Monday, September 29, 2008

A Saturday at the Aldeburgh Food Festival

A busy place, the Aldeburgh Food Festival. Only in its third year and utterly mobbed as the organisers sought to top the 15,000 visitors they had last year. I am blessed by friends who had sussed this little corner of foodie heaven out and took me along to see this year's offerings.

There were some honey-sellers there and we stopped for a short chat. They asked me if the African Bee had been seen in my neighbourhood (nope, not so far, so far as I've heard) and told me they'd successfully experimented with the icing sugar method of varroa mite control. They also said that borage had been a great source of nectar up until this year, when the Suffolk growers lost the oil contract to China. So no borage planted, no flowers for the bees, and a great deal less honey. Another blow for monoculture...

We paid a happy visit to Emmett's meaty stall, where the seller presided over acres of what I hear is gorgeous black (from the treacle cure) bacon, and was dishing out irresistible samples of imported chorizo. We weakened and he handed one over, apologising for having run out of bags, and suggested we walk around with it hanging from the string. I asked about storage - having had a stern lecture from a French sausage seller earlier in the month about the evils of refrigerating dry-cured sausage like this, and our man agrees there is nothing worse for the flavour and texture of the sausage. The best storage for chorizo is (pats stomach); otherwise, hang it from its string in a cool, dry place (my kingdom for a larder). If it gets mouldy, cut the mould off. Consume at a swift but leisurely pace as it will gradually dry out which impairs the flavour somewhat. And makes it hard to slice.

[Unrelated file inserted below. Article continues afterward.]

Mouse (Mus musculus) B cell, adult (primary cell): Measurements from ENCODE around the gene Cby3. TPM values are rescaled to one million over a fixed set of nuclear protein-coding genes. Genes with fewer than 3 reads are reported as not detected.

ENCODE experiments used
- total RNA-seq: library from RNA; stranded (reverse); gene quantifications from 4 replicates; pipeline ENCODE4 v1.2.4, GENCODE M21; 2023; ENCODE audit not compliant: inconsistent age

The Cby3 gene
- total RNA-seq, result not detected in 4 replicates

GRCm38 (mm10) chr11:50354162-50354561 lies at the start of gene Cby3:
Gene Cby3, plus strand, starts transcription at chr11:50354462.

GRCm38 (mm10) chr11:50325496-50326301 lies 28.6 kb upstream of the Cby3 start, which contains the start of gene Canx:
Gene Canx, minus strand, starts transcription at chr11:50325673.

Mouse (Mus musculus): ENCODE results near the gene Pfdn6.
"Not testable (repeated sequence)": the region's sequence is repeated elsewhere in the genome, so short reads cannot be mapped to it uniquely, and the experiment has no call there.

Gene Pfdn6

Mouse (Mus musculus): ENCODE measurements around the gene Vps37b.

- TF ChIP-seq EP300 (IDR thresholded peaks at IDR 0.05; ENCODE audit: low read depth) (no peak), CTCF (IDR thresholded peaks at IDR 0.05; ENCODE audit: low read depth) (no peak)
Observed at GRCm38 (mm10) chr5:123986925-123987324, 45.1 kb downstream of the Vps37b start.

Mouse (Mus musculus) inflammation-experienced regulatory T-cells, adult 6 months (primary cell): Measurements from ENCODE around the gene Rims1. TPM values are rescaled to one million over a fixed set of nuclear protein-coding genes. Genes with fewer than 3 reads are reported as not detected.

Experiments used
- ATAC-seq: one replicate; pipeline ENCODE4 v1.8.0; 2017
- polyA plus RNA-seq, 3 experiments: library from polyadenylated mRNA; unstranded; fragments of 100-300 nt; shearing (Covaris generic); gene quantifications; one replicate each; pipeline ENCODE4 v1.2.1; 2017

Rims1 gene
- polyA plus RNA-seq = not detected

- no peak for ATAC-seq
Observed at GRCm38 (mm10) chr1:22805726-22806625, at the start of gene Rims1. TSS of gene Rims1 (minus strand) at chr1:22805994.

Another old friend: Suffolk Gold cheese (with Suffolk Blue in the background).

On to the celebrity chefs. We caught the end of Tom Aitken

and were sooner into the scrum for a taste of the lobster risotto than this group were. We also got in there while there were still spoons. Hah.

A little later we saw Mark Hix scoring a giant puffball from the man from the Red Poll Beef stand who we'd seen earlier harbouring several of them ...